We would like to convey our belated birthday wishes to the United States Marine Corps on its 241st year of service to the American republic. Marines have served our country with uncommon courage and less common valor. The Corps has been shaped by hard individuals, such as Chesty Puller and others who have spoken with Spartan like concision. In a frozen landscape in 1950, Puller was surrounded and outnumbered by Chinese forces at the Battle of Choisin Reservoir. Puller merely remarked, “We’re surrounded. That simplifies our problem.” By such innumerable actions on the part of thousands of Marines, the Corps has helped to establish and define the quintessential spirit of our military forces. Even those whom we might suppose would hold a low view of our soldiers, sailors, airmen, and Marines are awed by the character of the forces we are able to marshal in the field of battle.

Recently, a French ISAF soldier serving in Afghanistan alongside American soldiers and Marines wrote an op-ed entitled “A Nos Frères D’Armes Américains,” which translates as, “Our American Brothers in Arms.” The French soldier described the American soldier’s physique as “Heavily built, fed at the earliest age with Gatorade, proteins and creatine- they are all heads and shoulders taller than us and their muscles remind us of Rambo. Our frames are amusingly skinny to them – we are wimps, even the strongest of us – and because of that they often mistake us for Afghans.” This soldier continued his description as follows: “And they are impressive warriors! We have not come across bad ones, as strange as it may seem to you when you know how critical French people can be. Even if some of them are a bit on the heavy side, all of them provide us every day with lessons in infantry know-how. Beyond the wearing of a combat kit that never seem to discomfort them (helmet strap, helmet, combat goggles, rifles etc.) the long hours of watch at the outpost never seem to annoy them in the slightest. On the one square meter wooden tower above the perimeter wall they stand the five consecutive hours in full battle rattle and night vision goggles on top, their sight unmoving in the directions of likely danger. No distractions, no pauses, they are like statues nights and days. At night, all movements are performed in the dark – only a handful of subdued red lights indicate the occasional presence of a soldier on the move. Same with the vehicles whose lights are covered – everything happens in pitch dark even filling the fuel tanks with the Japy pump. Here we discover America as it is often depicted: their values are taken to their paroxysm, often amplified by promiscuity and the loneliness of this outpost in the middle of that Afghan valley.” And of their performance in combat the allied soldier writes, “And combat? If you have seen Rambo you have seen it all – always coming to the rescue when one of our teams gets in trouble, and always in the shortest delay. That is one of their tricks: they switch from T-shirt and sandals to combat ready in three minutes. Arriving in contact with the enemy, the way they fight is simple and disconcerting: they just charge!”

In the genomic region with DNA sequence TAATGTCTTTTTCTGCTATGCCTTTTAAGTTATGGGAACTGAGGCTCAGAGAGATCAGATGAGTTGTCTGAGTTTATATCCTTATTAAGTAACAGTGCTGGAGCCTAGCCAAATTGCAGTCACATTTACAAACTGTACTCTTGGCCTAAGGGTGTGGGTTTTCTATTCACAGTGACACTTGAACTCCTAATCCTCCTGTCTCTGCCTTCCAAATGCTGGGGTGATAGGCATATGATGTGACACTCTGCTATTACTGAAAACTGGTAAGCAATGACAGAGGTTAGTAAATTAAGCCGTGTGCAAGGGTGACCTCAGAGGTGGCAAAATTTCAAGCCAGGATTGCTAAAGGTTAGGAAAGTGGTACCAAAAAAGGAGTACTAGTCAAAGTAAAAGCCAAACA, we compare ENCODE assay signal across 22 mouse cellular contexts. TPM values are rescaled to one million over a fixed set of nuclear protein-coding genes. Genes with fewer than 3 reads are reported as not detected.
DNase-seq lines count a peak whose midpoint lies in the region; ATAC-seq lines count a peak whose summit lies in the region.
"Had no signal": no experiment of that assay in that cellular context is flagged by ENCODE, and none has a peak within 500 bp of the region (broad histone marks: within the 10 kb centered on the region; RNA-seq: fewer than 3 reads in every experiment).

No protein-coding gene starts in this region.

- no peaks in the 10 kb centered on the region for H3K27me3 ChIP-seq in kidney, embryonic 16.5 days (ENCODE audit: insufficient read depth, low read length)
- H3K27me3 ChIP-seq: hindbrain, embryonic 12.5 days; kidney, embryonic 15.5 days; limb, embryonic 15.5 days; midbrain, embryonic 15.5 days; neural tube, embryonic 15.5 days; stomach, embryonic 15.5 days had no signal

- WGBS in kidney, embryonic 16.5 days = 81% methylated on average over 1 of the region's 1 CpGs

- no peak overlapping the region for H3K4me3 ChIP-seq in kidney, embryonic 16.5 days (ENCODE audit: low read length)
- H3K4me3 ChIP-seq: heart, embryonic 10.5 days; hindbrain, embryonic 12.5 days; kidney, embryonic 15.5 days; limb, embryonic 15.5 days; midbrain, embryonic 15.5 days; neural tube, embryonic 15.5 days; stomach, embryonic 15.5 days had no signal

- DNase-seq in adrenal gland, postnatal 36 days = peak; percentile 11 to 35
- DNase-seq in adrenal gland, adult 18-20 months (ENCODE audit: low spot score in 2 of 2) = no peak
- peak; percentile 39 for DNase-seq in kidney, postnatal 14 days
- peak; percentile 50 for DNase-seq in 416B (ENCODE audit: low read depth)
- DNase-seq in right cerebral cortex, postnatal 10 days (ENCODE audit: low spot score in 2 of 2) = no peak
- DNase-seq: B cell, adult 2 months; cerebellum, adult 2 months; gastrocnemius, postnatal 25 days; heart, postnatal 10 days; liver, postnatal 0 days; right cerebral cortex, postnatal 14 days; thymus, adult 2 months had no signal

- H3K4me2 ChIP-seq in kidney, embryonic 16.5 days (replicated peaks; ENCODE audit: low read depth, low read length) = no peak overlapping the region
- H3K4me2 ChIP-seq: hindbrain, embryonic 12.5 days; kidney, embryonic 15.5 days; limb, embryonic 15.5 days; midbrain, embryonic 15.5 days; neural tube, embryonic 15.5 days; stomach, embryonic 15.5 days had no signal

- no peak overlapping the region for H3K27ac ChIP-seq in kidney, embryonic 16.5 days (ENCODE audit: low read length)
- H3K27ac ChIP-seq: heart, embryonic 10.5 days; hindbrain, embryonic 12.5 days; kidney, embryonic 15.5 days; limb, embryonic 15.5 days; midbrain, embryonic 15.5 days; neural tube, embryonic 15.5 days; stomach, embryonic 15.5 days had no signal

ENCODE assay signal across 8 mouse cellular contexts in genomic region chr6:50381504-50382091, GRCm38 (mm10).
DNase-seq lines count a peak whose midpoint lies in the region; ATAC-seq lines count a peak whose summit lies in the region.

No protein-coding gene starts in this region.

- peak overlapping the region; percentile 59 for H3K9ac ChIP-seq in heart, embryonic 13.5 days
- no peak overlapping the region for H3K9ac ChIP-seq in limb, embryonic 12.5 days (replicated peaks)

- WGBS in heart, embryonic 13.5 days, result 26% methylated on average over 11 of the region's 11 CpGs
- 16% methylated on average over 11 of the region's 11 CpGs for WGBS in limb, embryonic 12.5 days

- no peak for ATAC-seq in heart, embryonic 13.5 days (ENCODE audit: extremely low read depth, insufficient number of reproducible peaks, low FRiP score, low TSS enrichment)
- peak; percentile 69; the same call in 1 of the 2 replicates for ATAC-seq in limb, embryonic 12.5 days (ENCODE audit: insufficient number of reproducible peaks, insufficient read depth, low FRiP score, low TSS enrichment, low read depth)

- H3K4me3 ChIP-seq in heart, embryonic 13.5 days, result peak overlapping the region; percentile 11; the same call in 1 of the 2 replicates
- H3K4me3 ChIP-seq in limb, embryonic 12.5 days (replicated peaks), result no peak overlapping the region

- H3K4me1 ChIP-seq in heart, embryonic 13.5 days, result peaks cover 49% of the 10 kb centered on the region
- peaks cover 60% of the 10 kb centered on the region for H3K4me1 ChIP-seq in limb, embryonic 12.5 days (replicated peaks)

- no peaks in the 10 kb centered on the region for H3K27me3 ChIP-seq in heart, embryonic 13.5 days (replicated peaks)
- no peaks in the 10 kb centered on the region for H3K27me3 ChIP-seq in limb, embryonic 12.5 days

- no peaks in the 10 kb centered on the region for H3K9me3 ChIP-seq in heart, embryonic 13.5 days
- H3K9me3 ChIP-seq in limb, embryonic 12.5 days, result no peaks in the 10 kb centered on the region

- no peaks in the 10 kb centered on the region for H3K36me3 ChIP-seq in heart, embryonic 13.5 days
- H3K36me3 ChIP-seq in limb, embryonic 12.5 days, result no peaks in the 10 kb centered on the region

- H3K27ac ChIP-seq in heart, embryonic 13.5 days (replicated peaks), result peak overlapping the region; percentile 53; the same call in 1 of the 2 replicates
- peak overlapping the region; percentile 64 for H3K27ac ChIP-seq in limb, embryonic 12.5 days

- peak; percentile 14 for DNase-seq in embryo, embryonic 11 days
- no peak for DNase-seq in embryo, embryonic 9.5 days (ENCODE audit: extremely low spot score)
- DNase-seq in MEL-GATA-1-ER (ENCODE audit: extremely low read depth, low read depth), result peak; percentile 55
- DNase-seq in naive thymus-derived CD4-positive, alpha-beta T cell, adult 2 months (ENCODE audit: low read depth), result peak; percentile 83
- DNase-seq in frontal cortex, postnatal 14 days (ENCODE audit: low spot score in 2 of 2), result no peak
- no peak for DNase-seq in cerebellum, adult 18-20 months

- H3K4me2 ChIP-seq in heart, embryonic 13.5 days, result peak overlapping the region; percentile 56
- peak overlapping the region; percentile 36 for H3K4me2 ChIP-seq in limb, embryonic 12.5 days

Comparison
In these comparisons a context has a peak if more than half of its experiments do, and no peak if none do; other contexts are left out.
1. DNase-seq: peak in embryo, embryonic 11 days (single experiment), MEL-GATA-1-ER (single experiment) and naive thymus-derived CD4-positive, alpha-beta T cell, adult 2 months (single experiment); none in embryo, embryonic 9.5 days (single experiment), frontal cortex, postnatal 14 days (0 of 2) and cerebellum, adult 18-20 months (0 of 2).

We are fortunate to be so represented in contests so critical to our security. Though not all 22 million living veterans have served in combat operations, we thank each of them today for their sacrifice, their service, and the inspiring example they provide to Americans living and not yet born. I conclude with a poem by Sgt. Joshua Helterbran of the 224th Engineer Battalion entitled Final Inspection, Part I.

The Soldier stood and faced God
Which must always come to pass
He hoped his shoes were shining
Just as brightly as his brass.
“Step forward now, you Soldier,
How shall I deal with you?
Have you always turned the other cheek?
To My Church have you been true?”
The Soldier squared his shoulders and
said, “No, Lord, I guess I ain’t
Because those of us who carry guns
Can’t always be a saint.
I’ve had to work most Sundays
And at times my talk was tough,
And sometimes I’ve been violent,
Because the world is awfully rough.
But, I never took a penny
That wasn’t mine to keep…
Though I worked a lot of overtime
When the bills got just too steep,
And I never passed a cry for help,
Though at times I shook with fear,
And sometimes, God forgive me,
I’ve wept unmanly tears.
I know I don’t deserve a place
Among the people here,
They never wanted me around
Except to calm their fears.
If you’ve a place for me here, Lord,
It needn’t be so grand,
I never expected or had too much,
But if you don’t, I’ll understand.”
There was a silence all around the throne
Where the saints had often trod
As the Soldier waited quietly,
For the judgment of his God,
“Step forward now, you Soldier,
You’ve borne your burdens well,
Walk peacefully on Heaven’s streets,
You’ve done your time in Hell.”

Thank you to all who served, all who’ve given, and all who continue to do so on behalf of a grateful country.

D. Anderson
Principal

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